• 1
    Still, it's rather frightening to be scolded because you touched some random glob of plastic laying around in the factory, just because it's going to be recycled and your fingerprints may hinder the moulding process (well, to be fair, it was only an issue with raw granulate, but since they start this kind of visit by saying "don't touch anything", they never miss any opportunity to remind you of it, whatever you touch. Good thing walking on the ground is mostly OK)
    – Joubarc
    Commented Mar 22, 2012 at 13:39

Short answer: No, but you can make sure they are reused by sending them to us (go to www.brickrecycler.com for info on sending in your LEGOs and getting postage reimbursed if you desire and live in the US).

Long answer: We personally researched or called over 35 recycling programs that serve a population of over 30 million customers (top 30 cities with highest population, plus several more). Only one Curbside Recycling Program claims they can recycled mixed LEGOs. Only the City of San Fransico (proper) bales them up and ships them to China, but doesn't know what they make out of them). All the other cities (including NY, Dallas, Chicago, LA, San Jose, etc) said they cannot use them; either because: they are mostly ABS, some contain rubber, some contain batteries or wires, are "Type 7" but are not labeled, are too small, etc. Even cities whose web sites said "we accept all plastic types", sent us emails saying they couldn't take them for these reasons (except SF).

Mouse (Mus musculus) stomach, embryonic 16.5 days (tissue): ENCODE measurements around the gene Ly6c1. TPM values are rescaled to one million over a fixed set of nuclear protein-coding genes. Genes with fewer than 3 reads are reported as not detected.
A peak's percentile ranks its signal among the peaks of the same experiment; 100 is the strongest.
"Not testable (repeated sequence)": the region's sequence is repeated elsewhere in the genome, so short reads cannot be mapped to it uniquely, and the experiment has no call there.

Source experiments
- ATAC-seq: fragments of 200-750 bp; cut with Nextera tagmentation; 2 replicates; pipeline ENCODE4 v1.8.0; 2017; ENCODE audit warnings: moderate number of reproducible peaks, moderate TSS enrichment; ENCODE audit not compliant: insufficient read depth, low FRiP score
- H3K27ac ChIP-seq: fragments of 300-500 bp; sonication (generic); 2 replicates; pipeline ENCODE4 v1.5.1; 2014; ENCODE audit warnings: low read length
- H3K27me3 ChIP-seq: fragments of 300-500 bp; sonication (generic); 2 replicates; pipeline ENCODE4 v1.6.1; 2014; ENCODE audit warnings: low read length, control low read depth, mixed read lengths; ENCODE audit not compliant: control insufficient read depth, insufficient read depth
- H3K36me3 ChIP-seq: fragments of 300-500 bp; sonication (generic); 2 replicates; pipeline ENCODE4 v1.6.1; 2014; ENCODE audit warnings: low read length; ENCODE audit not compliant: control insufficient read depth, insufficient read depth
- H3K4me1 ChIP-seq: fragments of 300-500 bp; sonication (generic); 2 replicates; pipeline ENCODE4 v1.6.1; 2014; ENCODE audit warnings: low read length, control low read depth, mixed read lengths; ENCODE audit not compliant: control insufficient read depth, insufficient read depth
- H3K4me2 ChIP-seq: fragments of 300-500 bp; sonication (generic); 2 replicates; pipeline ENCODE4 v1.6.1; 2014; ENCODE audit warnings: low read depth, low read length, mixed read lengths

We even called an ABS recycling company (yes some of these exist). They said, even with pure ABS LEGOs, they would need over 1,000 pounds to make it worthwhile to them to touch it.

We have sent hundreds and hundreds of pounds of LEGOs on to "new lives", including donations to: children in Haiti, orphanage in Zimbawe, LEGO clubs, libraries, doctor's offices, etc.

We called dozens of thrift shops throughout the US and were please to find that at least "some" of them claim they can used mixed bricks, but a lot of them don't touch them, especially if they are not in complete sets. Our local Goodwill said they just dump them in the citywide recycling. We cried, then called the city recycling program, and they said they painstakenly sort them out, then dump in the landfill. We cried some more, then started this great program to give "the world's most awesome toy" a chance a 2nd life.

LEGO pieces will not decompose even after 100,000 years, which makes them an excellent choice to "pass along to a curious child".

We will be posting more details and actual emails from many curbside recycling centers soon.


Acrylonitrile Butadiene Styrene (ABS), the material that most LEGO bricks are made of, is also popular for using in 3D-Printers. There is an Open Source Ecology project to create a plastic shredder that makes the raw material for 3D printing. People also use 3D printers to create LEGO compatible parts, so one can recycle bricks to create bricks again!